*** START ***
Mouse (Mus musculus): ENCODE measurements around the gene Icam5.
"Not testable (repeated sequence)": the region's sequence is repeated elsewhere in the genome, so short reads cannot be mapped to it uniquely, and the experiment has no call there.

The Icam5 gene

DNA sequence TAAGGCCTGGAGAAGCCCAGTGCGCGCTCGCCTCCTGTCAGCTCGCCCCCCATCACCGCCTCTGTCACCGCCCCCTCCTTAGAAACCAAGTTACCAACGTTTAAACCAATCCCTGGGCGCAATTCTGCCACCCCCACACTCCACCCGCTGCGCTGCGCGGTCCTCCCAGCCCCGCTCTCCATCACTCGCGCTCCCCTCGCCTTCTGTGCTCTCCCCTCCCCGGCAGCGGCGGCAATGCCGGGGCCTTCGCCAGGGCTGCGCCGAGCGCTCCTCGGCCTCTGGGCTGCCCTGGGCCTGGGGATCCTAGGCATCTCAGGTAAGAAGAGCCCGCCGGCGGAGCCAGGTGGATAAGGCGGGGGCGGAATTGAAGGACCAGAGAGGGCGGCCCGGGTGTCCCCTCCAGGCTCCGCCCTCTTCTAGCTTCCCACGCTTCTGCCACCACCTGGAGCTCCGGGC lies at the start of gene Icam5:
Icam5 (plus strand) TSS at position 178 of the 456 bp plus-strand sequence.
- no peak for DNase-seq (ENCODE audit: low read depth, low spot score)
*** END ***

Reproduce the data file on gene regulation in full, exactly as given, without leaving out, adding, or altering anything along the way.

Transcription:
Mouse (Mus musculus): ENCODE measurements around the gene Icam5.
"Not testable (repeated sequence)": the region's sequence is repeated elsewhere in the genome, so short reads cannot be mapped to it uniquely, and the experiment has no call there.

The Icam5 gene

DNA sequence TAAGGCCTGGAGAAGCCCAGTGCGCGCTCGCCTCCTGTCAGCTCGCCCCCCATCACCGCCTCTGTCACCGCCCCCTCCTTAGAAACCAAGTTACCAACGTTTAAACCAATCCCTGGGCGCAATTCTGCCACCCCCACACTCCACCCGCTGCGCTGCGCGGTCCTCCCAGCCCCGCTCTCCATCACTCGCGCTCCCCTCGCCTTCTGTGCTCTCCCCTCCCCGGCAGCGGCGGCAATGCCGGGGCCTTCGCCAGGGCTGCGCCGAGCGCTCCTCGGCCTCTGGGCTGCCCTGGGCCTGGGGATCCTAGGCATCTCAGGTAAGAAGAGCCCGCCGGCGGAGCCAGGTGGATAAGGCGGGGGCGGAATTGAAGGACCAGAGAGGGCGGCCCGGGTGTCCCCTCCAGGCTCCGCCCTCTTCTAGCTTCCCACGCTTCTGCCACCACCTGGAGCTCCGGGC lies at the start of gene Icam5:
Icam5 (plus strand) TSS at position 178 of the 456 bp plus-strand sequence.
- no peak for DNase-seq (ENCODE audit: low read depth, low spot score)